On October 4th at a rap battle hosted by MC-War, Keith Murray, an emcee I often argue is underrated and under-appreciated, was summarily dismantled by Onyx member Fredro Starr. It was a pretty one-sided affair, and a tough one to watch if you were rooting for Murray, as I was.
I expected Keith to win because at his best he’s a fantastic lyricist known for wordplay, an upbeat, hardcore delivery rooted in battle rapping, and a unique, scratchy, high-pitched voice that complements the grittiness of his rhymes. In Keith Murray’s prime, between 1994-1998 when he dropped his debut The Most Beautifullest Thing In The World, the follow-up Enigma, and El Niño as one-third of Def Squad (along with Redman and Erick Sermon), Keith had a strong presence in the game. Along with Erick Sermon and Redman, he also worked with heavy-hitters such as LL Cool J, Ludacris, Kelly Price, and R. Kelly.
That 20 years later he’s maintained relevance despite no full length original offerings since roughly 2007 is a testament to his catalog and his fan-base. And that’s not to take anything away from Fredro Starr, whose own hardcore, battle capable flow and many accomplishments with Onyx shouldn’t be overlooked. I just honestly expected Keith to win handily. Instead he flat-out beat himself.
Keith Murray seemed flat and unfocused, particular during the first half of the battle. Often he stopped, restarted and repeated himself. He wasn’t quite able to balance the beat with his vocals until much too late in the battle, when he had all but lost any chance of regaining momentum. Some of the content wasn’t bad, as he made some solid jabs about Onyx abandoning original member Sonee Seeza (thus bringing into question Fredro’s integrity), Fredro’s sexual dealings with Brandy, and his role in Sunset Park. Overall however, Fredro’s rhymes were stronger, as was his delivery, consistency, and energy. He performed his rhymes fully, without stopping and restarting as Keith did, and delivered them with more energy and focus. Fredro’s many jabs, such as questioning Murray’s finances, alluding to him as a has-been, and claiming he’s a “dust head” came across more viciously than anything Murray spit. It simply wasn’t Keith Murray’s night and again, as a fan I was both stunned and disappointed that he came across so unprepared.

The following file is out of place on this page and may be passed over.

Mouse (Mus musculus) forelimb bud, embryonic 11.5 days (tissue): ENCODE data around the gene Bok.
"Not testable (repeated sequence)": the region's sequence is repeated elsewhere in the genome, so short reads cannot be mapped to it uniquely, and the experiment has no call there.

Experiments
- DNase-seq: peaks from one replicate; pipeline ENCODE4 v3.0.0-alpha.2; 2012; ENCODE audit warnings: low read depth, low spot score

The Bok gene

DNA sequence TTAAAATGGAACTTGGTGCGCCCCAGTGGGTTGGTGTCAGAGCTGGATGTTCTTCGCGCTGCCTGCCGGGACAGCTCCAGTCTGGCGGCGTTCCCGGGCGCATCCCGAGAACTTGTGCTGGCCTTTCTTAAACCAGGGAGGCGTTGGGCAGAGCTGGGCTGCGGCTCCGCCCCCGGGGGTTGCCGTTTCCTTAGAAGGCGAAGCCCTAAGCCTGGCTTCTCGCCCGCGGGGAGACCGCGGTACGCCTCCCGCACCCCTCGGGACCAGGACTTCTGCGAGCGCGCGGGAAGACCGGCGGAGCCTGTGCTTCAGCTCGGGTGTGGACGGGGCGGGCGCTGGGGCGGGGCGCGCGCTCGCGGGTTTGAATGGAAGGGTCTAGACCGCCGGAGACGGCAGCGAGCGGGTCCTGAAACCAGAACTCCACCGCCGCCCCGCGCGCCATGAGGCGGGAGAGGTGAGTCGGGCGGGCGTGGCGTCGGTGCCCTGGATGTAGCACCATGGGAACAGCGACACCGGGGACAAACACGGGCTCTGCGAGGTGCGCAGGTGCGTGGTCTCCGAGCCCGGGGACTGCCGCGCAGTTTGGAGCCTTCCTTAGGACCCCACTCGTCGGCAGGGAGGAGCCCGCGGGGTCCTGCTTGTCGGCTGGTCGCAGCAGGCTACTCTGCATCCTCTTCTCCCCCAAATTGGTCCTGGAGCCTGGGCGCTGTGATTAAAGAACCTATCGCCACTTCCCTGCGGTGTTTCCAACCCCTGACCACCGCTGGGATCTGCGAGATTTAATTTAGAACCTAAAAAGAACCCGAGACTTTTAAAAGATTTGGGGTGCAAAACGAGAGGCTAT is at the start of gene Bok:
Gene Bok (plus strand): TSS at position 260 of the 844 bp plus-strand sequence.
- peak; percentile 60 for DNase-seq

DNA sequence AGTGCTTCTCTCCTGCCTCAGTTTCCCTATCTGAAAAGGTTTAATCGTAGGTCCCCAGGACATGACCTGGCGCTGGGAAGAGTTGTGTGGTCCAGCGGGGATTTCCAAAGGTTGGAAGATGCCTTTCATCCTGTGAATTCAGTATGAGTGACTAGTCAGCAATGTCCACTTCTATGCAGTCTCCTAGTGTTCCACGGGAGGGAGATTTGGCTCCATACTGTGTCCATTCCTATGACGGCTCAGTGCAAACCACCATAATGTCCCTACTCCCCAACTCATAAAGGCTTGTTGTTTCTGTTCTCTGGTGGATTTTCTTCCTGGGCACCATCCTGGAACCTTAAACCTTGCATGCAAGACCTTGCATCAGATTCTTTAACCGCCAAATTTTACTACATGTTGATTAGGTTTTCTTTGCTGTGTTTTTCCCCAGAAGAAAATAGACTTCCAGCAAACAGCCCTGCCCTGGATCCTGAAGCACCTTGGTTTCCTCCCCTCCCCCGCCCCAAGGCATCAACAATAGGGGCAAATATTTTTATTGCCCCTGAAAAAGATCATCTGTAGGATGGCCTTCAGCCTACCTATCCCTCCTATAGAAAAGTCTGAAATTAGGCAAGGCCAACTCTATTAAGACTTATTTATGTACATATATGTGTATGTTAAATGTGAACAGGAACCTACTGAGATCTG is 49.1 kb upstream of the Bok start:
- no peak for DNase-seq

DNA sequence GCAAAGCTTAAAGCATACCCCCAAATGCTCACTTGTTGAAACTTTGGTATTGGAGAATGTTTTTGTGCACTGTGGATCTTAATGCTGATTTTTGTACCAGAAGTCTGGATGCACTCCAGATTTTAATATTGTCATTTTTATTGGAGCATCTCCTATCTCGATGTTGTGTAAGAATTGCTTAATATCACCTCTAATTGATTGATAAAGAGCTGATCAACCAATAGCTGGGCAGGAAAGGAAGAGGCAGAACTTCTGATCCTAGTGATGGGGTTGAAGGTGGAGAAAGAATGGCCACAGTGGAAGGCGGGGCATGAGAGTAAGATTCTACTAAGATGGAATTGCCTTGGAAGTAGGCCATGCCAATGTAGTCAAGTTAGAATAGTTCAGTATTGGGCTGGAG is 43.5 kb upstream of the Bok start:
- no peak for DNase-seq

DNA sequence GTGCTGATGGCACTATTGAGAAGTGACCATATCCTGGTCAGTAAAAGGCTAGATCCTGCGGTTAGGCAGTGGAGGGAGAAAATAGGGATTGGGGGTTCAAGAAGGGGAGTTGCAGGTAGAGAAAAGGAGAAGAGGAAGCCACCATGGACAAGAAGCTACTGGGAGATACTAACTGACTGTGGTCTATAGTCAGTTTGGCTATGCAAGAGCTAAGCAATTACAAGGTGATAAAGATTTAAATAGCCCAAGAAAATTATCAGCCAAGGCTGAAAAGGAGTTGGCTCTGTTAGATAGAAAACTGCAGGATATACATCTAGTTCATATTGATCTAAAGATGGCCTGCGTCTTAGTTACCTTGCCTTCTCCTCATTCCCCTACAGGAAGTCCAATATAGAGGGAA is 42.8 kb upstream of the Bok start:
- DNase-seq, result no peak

And that brings us to Keith Murray’s recent interview on Vlad TV to talk about the battle. He touches on many topics such as how the battle come about, new Def Squad music, and addresses Fredro’s “dust head” dis. What’s most striking to me most however is that Keith Murray apologized to his fans for his poor performance. He took full responsibility for not delivering the type of performance his fans expected. He agrees that his performance was sluggish, offers his explanation; he took an anti-histamine and a shot of liquor, causing him to be sluggish and he had a hard time hearing the beat. Despite how one feels about said explanation, ultimately what’s most important is that he reiterates full accountability and notes that his explanation is in no way an excuse. He admits to defeating himself, notes that Fredro had a few good bars, and calls for a rematch. As a fan I can honestly say I appreciated the sentiment. It takes a lot to admit defeat and to be held accountable for a poor performance in any context. For a rapper to do it is all the more rare.
(Keith Murray apologizes at the 3:25 mark and again at the 8 min mark)
Hip Hop is a competitive sport, and emcees are conditioned to feel like they’re the hottest thing since slice bread at all times, particularly when being interviewed. As convincingly as Drake recently defeated Meek Mill in their battle, you won’t find Meek Mill (or his anyone on his Team) admitting defeat any time soon. For an emcee as gritty as Keith Murray to check that feeling of supreme greatness in an apologetic gesture to his fans is a testament to his maturity as both an emcee, and a person. Perhaps others in Hip Hop, particularly the younger cats, can pull from Murray’s example and accept that believing you’re the best at all times and having a sense of accountability do not need to be mutually exclusive within Hip Hop’s context. It’s okay to know you’re the boss and admit when you fu*k up. In fact, that’s the boss thing to do.
I’d love to see a rematch, perhaps in a more organized, better executed setting, and only if in fact Keith can bring his A+ game. After Fredro’s strong initial showing, I’m not 100% sure Keith Murray would have enough to avenge his defeat. But I’ll be pulling for him. A fair-weather fan, I’ve never been.